Advertising National Pride: The Unifying Power of Cricket Fever, Kashmir, and Politics
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Advertising National Pride
The Unifying Power of Cricket Fever, Kashmir, and Politics
Abstract

This article is a critical analysis of three public events in India in 1999, each of which played a distinctive role in making consumerism central to the definition of Indian national identity. I argue that this definition resulted from the production of social energy in a public cultural zone, which was initially constituted by advertising for the 1999 World Cup Cricket Tournament, but was then extended into other social fields as well. My exploration of this topic extends beyond the advertisements that were produced for the World Cup Cricket Tournament and focuses attention on the production of the urban social phenomenon, “cricket fever” (as it is called). The dynamic social energy produced through this phenomenon during the World Cup spilled over into other public cultural spaces and continued to reinforce the connection between Indian national identity and patriotism1 through the market. Throughout my discussion, I attend to how advertising and marketing technologies and messages are a crucial mode of producing and expressing social energy and its meaning.

Introduction

In 1999, three events occurred that help illustrate the way definitions of Indian national identity were changed. These were the World Cup Cricket Tournament, the Kashmir border conflict in Kargil, and the national elections. The material presented follows the chronology of these events. First, I carefully examine the dynamics of the World Cup cricket phenomenon. Second, I illustrate how this dynamic and tone of public energy was replicated in the attention given to the Kargil conflict. And third, as a contrasting example, I discuss how attempts to arouse nationalist sentiment around the national elections and associated principles of electoral democracy ultimately failed to appeal to the Indian public. In the end, I argue that that the representations and imagery used to evoke Indian national identity in the World Cup and Kargil conflict changed the form and content of national identity in India to the point where consumption became the preferred mode of expressing national pride and patriotic duty, and corporate advertising became the preferred medium.

The chronology of these three events is crucial because the first (the World Cup) was the most obviously and acceptably commercialized, thus allowing for the association between consumption and national identity to be naturalized and carried over into the other two arenas that were less (but still slightly) commercial. In this process, not only is national identity produced in relation to consumerism, but additionally, Indians who would be otherwise excluded from advertising messages are brought into the realm of consumption. They are being prepared for the day when they can express their patriotism through purchase. The powerful convergence of cricket, advertising, marketing, nationalism, consumerism, and generalized imagery2 works together to produce social energy that spreads consumerism and its associated aspirations of global modernity to the masses. The events from May to October, 1999, provided advertising with the opportunity to produce highly localized versions of global India3 through messages of unity and national pride.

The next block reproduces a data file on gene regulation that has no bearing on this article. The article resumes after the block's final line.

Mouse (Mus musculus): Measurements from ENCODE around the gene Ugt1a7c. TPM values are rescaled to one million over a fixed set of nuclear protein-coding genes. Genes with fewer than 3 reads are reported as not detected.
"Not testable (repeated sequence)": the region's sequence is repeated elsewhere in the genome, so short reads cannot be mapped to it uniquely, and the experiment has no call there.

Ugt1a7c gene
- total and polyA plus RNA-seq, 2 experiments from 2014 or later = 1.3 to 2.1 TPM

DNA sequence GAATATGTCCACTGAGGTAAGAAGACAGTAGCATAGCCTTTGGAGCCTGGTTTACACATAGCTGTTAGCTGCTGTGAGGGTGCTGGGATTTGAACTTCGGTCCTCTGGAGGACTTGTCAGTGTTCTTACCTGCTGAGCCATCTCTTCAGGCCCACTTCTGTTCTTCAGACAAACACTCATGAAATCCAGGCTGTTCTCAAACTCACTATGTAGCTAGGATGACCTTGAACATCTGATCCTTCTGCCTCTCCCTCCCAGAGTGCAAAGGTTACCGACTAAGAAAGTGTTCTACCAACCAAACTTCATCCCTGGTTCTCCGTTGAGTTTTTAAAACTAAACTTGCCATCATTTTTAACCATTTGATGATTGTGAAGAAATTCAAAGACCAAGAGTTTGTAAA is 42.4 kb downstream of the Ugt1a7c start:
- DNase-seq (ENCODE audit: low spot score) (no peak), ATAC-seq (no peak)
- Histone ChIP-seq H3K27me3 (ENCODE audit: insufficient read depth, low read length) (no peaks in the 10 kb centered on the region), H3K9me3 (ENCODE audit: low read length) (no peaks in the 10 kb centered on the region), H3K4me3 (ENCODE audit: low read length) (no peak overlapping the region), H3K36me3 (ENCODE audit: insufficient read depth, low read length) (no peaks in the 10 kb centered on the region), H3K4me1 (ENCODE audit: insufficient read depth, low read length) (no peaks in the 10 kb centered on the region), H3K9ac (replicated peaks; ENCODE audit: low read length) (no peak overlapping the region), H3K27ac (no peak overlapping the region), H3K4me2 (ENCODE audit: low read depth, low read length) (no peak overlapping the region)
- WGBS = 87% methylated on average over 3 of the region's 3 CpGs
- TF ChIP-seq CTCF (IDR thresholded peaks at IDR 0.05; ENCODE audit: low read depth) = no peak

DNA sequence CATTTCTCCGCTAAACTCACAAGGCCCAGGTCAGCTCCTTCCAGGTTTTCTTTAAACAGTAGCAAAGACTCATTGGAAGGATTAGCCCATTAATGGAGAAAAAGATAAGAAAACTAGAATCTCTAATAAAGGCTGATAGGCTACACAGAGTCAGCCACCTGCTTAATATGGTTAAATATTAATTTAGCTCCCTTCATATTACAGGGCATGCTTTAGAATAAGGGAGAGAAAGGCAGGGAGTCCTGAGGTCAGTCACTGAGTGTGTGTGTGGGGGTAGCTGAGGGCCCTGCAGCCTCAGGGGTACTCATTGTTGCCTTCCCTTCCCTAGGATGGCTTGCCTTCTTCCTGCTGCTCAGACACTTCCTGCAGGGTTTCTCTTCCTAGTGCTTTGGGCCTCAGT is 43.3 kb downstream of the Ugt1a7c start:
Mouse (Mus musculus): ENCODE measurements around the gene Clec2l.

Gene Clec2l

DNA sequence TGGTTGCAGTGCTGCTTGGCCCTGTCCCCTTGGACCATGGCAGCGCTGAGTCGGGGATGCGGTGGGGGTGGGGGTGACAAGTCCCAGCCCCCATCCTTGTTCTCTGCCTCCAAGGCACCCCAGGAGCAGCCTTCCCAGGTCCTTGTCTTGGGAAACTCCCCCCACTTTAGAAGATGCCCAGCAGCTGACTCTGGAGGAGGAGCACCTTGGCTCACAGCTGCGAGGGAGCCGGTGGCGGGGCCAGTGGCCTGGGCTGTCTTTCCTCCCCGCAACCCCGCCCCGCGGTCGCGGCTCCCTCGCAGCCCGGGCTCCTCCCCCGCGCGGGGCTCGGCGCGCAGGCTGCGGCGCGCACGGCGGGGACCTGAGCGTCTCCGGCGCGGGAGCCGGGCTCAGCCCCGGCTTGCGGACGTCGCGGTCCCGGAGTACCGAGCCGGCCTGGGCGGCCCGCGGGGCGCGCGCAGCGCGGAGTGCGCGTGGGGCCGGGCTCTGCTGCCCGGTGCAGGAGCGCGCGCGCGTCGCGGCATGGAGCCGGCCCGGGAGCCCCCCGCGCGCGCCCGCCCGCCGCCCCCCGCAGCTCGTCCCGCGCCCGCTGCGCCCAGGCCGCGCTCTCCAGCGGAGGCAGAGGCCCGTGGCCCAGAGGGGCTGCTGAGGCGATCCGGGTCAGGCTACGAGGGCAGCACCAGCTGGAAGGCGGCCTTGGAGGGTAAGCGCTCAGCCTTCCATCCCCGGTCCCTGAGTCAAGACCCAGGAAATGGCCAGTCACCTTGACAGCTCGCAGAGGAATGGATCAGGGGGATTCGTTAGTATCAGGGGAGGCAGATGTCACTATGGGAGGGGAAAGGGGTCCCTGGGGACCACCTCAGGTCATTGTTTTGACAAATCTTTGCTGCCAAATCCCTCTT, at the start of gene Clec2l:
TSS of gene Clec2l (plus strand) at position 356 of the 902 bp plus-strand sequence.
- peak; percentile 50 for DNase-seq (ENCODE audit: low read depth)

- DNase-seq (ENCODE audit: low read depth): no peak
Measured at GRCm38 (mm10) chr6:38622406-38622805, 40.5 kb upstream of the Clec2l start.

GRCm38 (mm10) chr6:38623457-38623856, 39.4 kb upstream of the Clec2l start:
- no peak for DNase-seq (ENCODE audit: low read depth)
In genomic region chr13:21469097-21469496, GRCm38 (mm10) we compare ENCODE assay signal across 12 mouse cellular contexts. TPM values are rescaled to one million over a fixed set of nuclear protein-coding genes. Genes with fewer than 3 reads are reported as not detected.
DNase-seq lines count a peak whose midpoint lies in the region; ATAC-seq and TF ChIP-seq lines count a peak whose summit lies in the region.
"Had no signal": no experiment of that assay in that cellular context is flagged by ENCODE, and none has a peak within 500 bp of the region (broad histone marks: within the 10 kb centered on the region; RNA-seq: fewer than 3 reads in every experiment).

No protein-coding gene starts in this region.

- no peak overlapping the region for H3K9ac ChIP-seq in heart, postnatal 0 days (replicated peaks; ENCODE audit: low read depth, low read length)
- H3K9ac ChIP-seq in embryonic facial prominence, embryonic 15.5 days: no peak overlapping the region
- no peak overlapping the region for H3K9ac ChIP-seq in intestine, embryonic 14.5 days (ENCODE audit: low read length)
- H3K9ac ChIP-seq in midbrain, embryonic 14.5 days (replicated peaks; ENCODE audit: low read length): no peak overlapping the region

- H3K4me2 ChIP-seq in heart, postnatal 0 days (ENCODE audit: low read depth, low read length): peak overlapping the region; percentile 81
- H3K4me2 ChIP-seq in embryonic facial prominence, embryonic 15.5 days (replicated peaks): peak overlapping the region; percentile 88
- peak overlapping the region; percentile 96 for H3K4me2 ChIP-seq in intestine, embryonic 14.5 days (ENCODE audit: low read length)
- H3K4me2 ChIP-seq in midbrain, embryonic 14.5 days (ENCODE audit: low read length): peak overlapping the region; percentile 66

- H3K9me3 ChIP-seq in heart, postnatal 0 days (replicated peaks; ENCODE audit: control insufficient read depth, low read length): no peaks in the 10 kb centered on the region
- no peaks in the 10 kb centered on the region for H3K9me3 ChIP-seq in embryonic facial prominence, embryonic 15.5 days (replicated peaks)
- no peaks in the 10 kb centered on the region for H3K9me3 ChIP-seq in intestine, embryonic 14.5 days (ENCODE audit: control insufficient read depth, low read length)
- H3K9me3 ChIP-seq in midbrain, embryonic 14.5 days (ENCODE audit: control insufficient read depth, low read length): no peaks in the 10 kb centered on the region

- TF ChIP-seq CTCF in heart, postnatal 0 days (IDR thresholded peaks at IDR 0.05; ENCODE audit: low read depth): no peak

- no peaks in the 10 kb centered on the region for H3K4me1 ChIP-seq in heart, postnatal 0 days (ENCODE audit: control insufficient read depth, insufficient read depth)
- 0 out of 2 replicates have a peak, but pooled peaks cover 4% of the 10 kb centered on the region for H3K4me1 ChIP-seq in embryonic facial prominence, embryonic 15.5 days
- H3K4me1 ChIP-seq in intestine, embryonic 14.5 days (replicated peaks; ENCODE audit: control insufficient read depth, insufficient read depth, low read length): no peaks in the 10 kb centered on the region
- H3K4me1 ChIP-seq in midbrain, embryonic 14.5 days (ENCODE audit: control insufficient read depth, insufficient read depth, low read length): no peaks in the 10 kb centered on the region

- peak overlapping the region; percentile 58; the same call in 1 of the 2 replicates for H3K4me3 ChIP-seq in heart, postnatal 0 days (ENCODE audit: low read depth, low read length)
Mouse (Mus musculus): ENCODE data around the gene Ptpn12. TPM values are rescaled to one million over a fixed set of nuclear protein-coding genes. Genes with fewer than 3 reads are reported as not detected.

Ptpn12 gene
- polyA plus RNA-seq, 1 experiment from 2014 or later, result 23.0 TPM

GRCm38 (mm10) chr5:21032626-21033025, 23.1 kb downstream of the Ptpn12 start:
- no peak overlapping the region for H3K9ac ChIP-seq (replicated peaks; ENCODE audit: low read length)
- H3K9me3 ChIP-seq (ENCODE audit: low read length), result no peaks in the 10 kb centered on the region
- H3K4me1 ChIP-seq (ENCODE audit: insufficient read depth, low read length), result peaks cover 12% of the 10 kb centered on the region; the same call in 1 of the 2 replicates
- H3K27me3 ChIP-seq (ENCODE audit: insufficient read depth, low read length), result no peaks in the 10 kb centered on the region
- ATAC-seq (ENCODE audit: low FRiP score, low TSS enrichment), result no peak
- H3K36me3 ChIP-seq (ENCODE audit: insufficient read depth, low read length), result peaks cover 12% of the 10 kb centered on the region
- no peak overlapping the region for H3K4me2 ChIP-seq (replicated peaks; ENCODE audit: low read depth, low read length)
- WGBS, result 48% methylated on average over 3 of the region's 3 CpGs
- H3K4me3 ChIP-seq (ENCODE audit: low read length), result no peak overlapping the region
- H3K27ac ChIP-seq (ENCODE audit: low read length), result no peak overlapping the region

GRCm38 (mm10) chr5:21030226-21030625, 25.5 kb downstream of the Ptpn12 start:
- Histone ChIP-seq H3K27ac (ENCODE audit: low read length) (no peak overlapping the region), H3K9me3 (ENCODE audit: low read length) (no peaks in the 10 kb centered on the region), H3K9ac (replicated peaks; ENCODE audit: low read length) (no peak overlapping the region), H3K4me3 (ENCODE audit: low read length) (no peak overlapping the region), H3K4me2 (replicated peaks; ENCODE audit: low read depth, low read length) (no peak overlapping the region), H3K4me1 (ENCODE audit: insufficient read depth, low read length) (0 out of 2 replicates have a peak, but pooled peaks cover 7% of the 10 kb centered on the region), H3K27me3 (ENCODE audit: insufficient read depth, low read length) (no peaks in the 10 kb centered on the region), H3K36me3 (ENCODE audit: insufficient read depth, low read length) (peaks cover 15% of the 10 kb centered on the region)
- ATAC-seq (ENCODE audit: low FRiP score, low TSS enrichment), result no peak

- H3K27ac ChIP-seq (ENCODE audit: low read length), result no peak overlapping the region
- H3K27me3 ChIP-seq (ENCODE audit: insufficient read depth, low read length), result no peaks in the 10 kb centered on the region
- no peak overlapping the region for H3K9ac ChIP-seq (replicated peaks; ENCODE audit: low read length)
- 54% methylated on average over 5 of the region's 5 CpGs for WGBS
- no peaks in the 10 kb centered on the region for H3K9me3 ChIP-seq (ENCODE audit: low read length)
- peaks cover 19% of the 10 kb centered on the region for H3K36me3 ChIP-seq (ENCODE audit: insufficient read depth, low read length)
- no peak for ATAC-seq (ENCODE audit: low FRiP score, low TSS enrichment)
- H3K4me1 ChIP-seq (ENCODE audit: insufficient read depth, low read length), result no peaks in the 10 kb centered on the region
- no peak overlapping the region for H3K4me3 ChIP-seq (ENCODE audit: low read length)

Cricket: From Imperial Tool to National Unifier

In Bombay during the summer of 1999, the World Cup Cricket Tournament was inescapable. Every television channel, newspaper, magazine, restaurant, bar, club, and street corner flashed a reminder of the great expectations the nation had for the Indian team. Every corporation seemed to be sponsoring, endorsing, or associating in some way with the tournament and wishing the team “all the best” (as one commercial jingle refrain put it). Though they beat Pakistan in an early match, the Indian team performed poorly and was eliminated from the tournament before the finals. In the final match between Australia and Pakistan, Indians showed their patriotism by supporting Australia and hailing their ultimate victory over India’s enemy neighbor. Still, despite the team’s performance, the degree to which this sporting event had pervaded the lives of Indians of all classes and locales was evident. As a common denominator of Indians, cricket seemed to offer an ideal platform from which advertisers could address a wide range of the Indian public.

Before discussing the details of how advertisers exploited this event, it is crucial to understand the importance of cricket in India...